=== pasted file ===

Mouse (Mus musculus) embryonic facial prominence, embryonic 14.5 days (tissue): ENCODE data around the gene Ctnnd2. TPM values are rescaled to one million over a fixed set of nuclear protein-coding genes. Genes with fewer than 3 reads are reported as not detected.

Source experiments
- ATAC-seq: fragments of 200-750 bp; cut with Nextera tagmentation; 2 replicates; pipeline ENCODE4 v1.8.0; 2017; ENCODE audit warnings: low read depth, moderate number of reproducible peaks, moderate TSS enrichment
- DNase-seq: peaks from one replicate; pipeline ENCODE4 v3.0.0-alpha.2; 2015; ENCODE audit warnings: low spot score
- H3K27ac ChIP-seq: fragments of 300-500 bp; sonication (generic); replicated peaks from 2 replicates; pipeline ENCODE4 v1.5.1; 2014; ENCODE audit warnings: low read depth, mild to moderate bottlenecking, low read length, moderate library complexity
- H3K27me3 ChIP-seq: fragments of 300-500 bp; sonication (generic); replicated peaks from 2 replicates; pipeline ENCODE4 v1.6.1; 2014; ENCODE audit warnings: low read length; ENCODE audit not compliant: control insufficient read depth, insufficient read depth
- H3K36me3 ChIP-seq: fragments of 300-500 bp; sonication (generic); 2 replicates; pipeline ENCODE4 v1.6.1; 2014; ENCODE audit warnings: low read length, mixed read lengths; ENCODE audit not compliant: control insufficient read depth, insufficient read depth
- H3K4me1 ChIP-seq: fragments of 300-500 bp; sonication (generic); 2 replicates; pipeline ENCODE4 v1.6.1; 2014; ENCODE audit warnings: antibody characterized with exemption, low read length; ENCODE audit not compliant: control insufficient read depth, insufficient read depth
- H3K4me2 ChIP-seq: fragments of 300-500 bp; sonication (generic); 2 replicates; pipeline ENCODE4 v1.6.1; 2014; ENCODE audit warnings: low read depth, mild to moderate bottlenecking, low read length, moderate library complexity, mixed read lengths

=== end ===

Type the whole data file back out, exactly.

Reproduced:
Mouse (Mus musculus) embryonic facial prominence, embryonic 14.5 days (tissue): ENCODE data around the gene Ctnnd2. TPM values are rescaled to one million over a fixed set of nuclear protein-coding genes. Genes with fewer than 3 reads are reported as not detected.

Source experiments
- ATAC-seq: fragments of 200-750 bp; cut with Nextera tagmentation; 2 replicates; pipeline ENCODE4 v1.8.0; 2017; ENCODE audit warnings: low read depth, moderate number of reproducible peaks, moderate TSS enrichment
- DNase-seq: peaks from one replicate; pipeline ENCODE4 v3.0.0-alpha.2; 2015; ENCODE audit warnings: low spot score
- H3K27ac ChIP-seq: fragments of 300-500 bp; sonication (generic); replicated peaks from 2 replicates; pipeline ENCODE4 v1.5.1; 2014; ENCODE audit warnings: low read depth, mild to moderate bottlenecking, low read length, moderate library complexity
- H3K27me3 ChIP-seq: fragments of 300-500 bp; sonication (generic); replicated peaks from 2 replicates; pipeline ENCODE4 v1.6.1; 2014; ENCODE audit warnings: low read length; ENCODE audit not compliant: control insufficient read depth, insufficient read depth
- H3K36me3 ChIP-seq: fragments of 300-500 bp; sonication (generic); 2 replicates; pipeline ENCODE4 v1.6.1; 2014; ENCODE audit warnings: low read length, mixed read lengths; ENCODE audit not compliant: control insufficient read depth, insufficient read depth
- H3K4me1 ChIP-seq: fragments of 300-500 bp; sonication (generic); 2 replicates; pipeline ENCODE4 v1.6.1; 2014; ENCODE audit warnings: antibody characterized with exemption, low read length; ENCODE audit not compliant: control insufficient read depth, insufficient read depth
- H3K4me2 ChIP-seq: fragments of 300-500 bp; sonication (generic); 2 replicates; pipeline ENCODE4 v1.6.1; 2014; ENCODE audit warnings: low read depth, mild to moderate bottlenecking, low read length, moderate library complexity, mixed read lengths